He made his debut in ‘West is West’, fresh-faced and new to acting, and tells us what it means for him to have been in this popular TV comedy drama…
SOME people are probably going to find it difficult to say goodbye to the four intrepid lads who feature in coming of age BBC 3 Series, ‘Ladhood’.
The first episode of the final series dropped on Monday (September 5) evening and now all three seasons and the six episodes of 25 minutes that make up each series is available on BBC I-player (UK only – see link below). The acclaimed drama is written and stars Liam Williams.
The drama revolves around William’s own late teens self (played by Oscar Kennedy) and him narrating his experiences to camera growing up in Garforth, suburban Leeds, at the time – but now as a man in his 30s, looking back at those antics. The final series ends with Liam, the central character, contemplating university and drawing the curtain on his schooldays.
We watch the young Liam, Addy (Aqib Khan), Ralph (Samuel Bottomley) and ‘Craggy’ (Shaun Thomas) get into all manner of scrapes and have the older Liam assess the impact these had on his life. As this series starts, the older Liam finds himself looking back at the boys’ first flat share, as his London landlord in present time ups the rent and tells him he can lump or it leave.
All four boys are inherently likeable though as you would expect – just a bit daft. But who isn’t at 16/17?
Adnan Masood to give his full character name is just one of the lads – except of course, he is brown and Muslim.
Khan – who is best known probably for his breakthrough role as Sajid Khan in ‘West is West’ (2010) the sequel to the hugely successful, ‘East is East’ – starring in ‘Ladhood’, has been another career highlight.
“I’ve been doing this because I love the show – even if it made things difficult for me because of other bits of work or other opportunities.
“I am so proud of this job and so proud to work with Liam Williams and the whole team on ‘Ladhood‘. I use to watch his TV shorts on i-player in 2013/14. Things have come full circle, you could call it kismet.”
A striking breakthrough can be a hard act to follow – but Khan has a good 12 years an an actor now.
“As an Asian lad, I’ve starred in over half of the things I’ve done – it’s incredible,” he reminds www.asianculturevulture.com as we speak ahead of the latest series dropping.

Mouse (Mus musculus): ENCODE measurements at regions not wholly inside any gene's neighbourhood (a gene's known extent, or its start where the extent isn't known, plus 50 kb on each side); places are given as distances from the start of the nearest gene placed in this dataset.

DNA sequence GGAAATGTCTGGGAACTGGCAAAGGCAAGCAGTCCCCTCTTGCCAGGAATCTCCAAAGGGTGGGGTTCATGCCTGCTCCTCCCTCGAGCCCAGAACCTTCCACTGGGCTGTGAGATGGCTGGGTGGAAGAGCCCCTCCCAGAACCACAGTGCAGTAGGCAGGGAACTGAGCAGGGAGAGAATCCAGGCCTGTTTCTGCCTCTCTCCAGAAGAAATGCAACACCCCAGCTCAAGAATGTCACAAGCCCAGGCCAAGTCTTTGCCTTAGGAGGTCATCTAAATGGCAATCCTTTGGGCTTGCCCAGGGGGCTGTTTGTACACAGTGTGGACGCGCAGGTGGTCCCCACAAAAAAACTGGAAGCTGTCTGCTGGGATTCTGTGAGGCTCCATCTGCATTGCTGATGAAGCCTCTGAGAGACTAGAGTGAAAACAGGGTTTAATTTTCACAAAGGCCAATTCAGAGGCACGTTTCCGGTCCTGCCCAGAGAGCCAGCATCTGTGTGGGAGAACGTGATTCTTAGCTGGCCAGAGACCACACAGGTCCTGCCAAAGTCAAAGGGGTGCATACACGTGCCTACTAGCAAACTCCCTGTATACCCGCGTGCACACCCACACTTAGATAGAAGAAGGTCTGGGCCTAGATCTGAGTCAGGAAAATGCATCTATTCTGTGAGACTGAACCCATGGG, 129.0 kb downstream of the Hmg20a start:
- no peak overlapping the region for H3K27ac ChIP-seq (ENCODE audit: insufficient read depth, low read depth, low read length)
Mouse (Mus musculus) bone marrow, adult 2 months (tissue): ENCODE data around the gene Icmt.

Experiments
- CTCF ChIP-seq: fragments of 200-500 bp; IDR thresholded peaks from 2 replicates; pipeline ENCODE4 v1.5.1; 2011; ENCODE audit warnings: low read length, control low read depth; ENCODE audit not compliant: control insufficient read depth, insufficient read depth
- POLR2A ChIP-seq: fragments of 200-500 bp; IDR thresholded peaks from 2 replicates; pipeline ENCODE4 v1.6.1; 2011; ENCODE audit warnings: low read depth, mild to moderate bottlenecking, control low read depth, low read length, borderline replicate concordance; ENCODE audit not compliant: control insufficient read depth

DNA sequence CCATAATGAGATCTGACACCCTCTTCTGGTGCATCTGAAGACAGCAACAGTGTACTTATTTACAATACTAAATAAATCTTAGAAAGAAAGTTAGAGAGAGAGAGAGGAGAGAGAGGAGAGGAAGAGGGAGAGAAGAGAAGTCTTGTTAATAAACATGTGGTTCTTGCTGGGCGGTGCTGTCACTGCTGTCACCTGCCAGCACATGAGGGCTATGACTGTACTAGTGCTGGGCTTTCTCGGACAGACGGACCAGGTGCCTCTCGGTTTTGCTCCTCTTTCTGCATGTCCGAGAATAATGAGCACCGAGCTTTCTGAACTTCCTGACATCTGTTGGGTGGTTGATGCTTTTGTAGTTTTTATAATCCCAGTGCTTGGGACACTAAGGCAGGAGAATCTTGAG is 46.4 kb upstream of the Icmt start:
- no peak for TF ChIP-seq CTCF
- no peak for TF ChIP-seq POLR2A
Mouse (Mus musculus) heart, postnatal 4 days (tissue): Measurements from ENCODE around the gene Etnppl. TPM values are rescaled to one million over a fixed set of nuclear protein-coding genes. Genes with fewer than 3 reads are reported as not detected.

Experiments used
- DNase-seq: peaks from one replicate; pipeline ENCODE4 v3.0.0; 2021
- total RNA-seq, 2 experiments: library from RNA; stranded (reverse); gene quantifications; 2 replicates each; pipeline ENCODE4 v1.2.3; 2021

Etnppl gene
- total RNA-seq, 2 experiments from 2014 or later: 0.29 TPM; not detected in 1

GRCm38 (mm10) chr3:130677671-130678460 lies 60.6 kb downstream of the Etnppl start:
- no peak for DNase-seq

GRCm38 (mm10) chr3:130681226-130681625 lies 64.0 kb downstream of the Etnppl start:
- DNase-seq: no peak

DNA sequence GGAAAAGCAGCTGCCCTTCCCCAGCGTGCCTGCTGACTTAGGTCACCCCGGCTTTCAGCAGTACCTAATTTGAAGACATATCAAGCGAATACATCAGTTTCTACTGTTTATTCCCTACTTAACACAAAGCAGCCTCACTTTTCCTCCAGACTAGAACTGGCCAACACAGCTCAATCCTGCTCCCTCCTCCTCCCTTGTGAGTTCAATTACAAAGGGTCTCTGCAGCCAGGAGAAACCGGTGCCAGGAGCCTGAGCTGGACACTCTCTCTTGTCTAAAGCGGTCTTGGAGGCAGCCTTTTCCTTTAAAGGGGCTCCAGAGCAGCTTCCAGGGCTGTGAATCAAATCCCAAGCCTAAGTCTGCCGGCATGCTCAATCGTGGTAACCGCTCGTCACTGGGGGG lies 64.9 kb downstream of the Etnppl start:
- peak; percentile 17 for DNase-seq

“It’s a nice representation for those who feel they might have some sort of peer pressure to fit in and not be themselves, when really people like you, for you, and the show reflects that.”
The point being is that Addy is both just one of the lads but there is also something different about him.
He isn’t white and he isn’t of the same faith, but none of this is remarkable in itself and Addy’s issues don’t differ greatly from those of young Liam, Ralph or Craggy.
“No matter what background we are from we all face the same issues, we all feel the same, we all know what right and wrong is generally,” Khan told acv.
Adnan has stuff going on – he can look a bit dormant at times or fixated about one of the girls in his school (he is in episode 1 anyway) and Khan sees broader parallels to his own life.
“Adnan himself has some troubles and some crises within himself.
“I think many people would relate to Adnan. My life was a little bit more raw in that sense, I think it was more subtle for Adnan, but still I related to it a lot myself,” Khan reflected. “He is a young British man and the show does show the little that he has to deal with being Asian and Muslim. That’s normal for a lot of different people out there, different cultures, different families.”
Some scenes he had to depict on screen were not that far away from his life as Aqib Khan. While he doesn’t go into detail, he told us: “Some of those scenes weren’t too difficult to perform for me, even though it would have been difficult viewing. It’s brilliant writing and it opens people’s minds up to some issues some people might be facing.”
Plucked from obscurity, at the age of 18, he had a part alongside the legendary Om Puri who played his Dad going back to Pakistan, taking his youngest Parka wearing kid to meet his other (Pakistani) wife. ‘East is East‘ showed George Khan’s main family, the one he brought up in Salford with Ella (Linda Bassett).
He touchingly names Puri as his mentor, and adds “RIP” to his name, when he talks about ‘West is West’.
Khan had no prior acting experience but his talent shone through and the variety of his more recent roles show an actor continuing to grow and develop – he appears in the BBC TV smash, ‘Ghosts’, the Russell T Davies BBC drama, ‘Years and Years’, and a couple of feature films, ‘Lies We Tell’ (2017) the Mitu Misra directed crime thriller starring Gabriel Byrne and ‘Remember Me’ (2014), another crime genre flick this time with TV icon Michael Palin.
Currently Khan isn’t signed up to anything following ‘Ladhood’ but it shouldn’t be for long – he’s a talent to watch.
“I’d never been to an audition in my life. ‘West is West‘ was my first.
“I’m very fortunate, scripts have always helped me identify with the characters, and the people around me have always helped me perform and gave me good advice. It’s a vague and volatile industry.”
He feels he has come full circle – he started out in comedy.
“Comedy is something everyone around me assumed would be comfortable for me. I am glad I didn’t do any comedy for 10 years. “I am really excited and open now to anything and everything.”
Ladhood is available from BBC I-Player (September 5) https://www.bbc.co.uk/iplayer/episodes/p07t80ht/ladhood